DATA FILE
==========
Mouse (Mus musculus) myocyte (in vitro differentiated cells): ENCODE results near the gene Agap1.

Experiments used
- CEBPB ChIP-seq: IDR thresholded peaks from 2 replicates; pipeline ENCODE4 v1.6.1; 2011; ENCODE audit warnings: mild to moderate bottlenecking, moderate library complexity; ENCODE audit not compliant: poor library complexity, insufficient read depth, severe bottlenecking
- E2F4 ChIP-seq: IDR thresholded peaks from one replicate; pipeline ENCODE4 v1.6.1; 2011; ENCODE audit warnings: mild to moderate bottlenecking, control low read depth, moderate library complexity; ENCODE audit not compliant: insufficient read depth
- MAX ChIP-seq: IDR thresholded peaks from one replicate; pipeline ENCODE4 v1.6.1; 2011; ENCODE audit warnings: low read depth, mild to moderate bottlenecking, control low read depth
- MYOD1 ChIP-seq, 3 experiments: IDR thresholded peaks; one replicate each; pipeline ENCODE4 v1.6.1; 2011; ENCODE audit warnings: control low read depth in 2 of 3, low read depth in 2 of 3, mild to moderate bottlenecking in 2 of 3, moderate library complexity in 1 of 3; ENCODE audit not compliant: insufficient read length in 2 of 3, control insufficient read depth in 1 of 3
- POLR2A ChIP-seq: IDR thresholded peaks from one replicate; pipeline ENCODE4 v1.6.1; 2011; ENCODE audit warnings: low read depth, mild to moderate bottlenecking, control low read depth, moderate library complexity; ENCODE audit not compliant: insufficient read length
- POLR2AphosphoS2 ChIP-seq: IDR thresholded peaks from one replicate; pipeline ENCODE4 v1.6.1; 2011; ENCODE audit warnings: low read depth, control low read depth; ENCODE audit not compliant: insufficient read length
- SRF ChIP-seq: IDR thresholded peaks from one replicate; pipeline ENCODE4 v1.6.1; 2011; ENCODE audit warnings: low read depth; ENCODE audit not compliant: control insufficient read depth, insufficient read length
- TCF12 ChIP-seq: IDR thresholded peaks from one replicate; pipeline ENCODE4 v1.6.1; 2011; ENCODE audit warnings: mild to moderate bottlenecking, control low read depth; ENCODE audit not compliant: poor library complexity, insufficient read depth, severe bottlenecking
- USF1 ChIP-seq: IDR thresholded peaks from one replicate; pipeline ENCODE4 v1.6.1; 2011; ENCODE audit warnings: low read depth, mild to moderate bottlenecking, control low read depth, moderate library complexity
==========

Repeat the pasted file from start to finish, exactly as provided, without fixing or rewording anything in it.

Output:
Mouse (Mus musculus) myocyte (in vitro differentiated cells): ENCODE results near the gene Agap1.

Experiments used
- CEBPB ChIP-seq: IDR thresholded peaks from 2 replicates; pipeline ENCODE4 v1.6.1; 2011; ENCODE audit warnings: mild to moderate bottlenecking, moderate library complexity; ENCODE audit not compliant: poor library complexity, insufficient read depth, severe bottlenecking
- E2F4 ChIP-seq: IDR thresholded peaks from one replicate; pipeline ENCODE4 v1.6.1; 2011; ENCODE audit warnings: mild to moderate bottlenecking, control low read depth, moderate library complexity; ENCODE audit not compliant: insufficient read depth
- MAX ChIP-seq: IDR thresholded peaks from one replicate; pipeline ENCODE4 v1.6.1; 2011; ENCODE audit warnings: low read depth, mild to moderate bottlenecking, control low read depth
- MYOD1 ChIP-seq, 3 experiments: IDR thresholded peaks; one replicate each; pipeline ENCODE4 v1.6.1; 2011; ENCODE audit warnings: control low read depth in 2 of 3, low read depth in 2 of 3, mild to moderate bottlenecking in 2 of 3, moderate library complexity in 1 of 3; ENCODE audit not compliant: insufficient read length in 2 of 3, control insufficient read depth in 1 of 3
- POLR2A ChIP-seq: IDR thresholded peaks from one replicate; pipeline ENCODE4 v1.6.1; 2011; ENCODE audit warnings: low read depth, mild to moderate bottlenecking, control low read depth, moderate library complexity; ENCODE audit not compliant: insufficient read length
- POLR2AphosphoS2 ChIP-seq: IDR thresholded peaks from one replicate; pipeline ENCODE4 v1.6.1; 2011; ENCODE audit warnings: low read depth, control low read depth; ENCODE audit not compliant: insufficient read length
- SRF ChIP-seq: IDR thresholded peaks from one replicate; pipeline ENCODE4 v1.6.1; 2011; ENCODE audit warnings: low read depth; ENCODE audit not compliant: control insufficient read depth, insufficient read length
- TCF12 ChIP-seq: IDR thresholded peaks from one replicate; pipeline ENCODE4 v1.6.1; 2011; ENCODE audit warnings: mild to moderate bottlenecking, control low read depth; ENCODE audit not compliant: poor library complexity, insufficient read depth, severe bottlenecking
- USF1 ChIP-seq: IDR thresholded peaks from one replicate; pipeline ENCODE4 v1.6.1; 2011; ENCODE audit warnings: low read depth, mild to moderate bottlenecking, control low read depth, moderate library complexity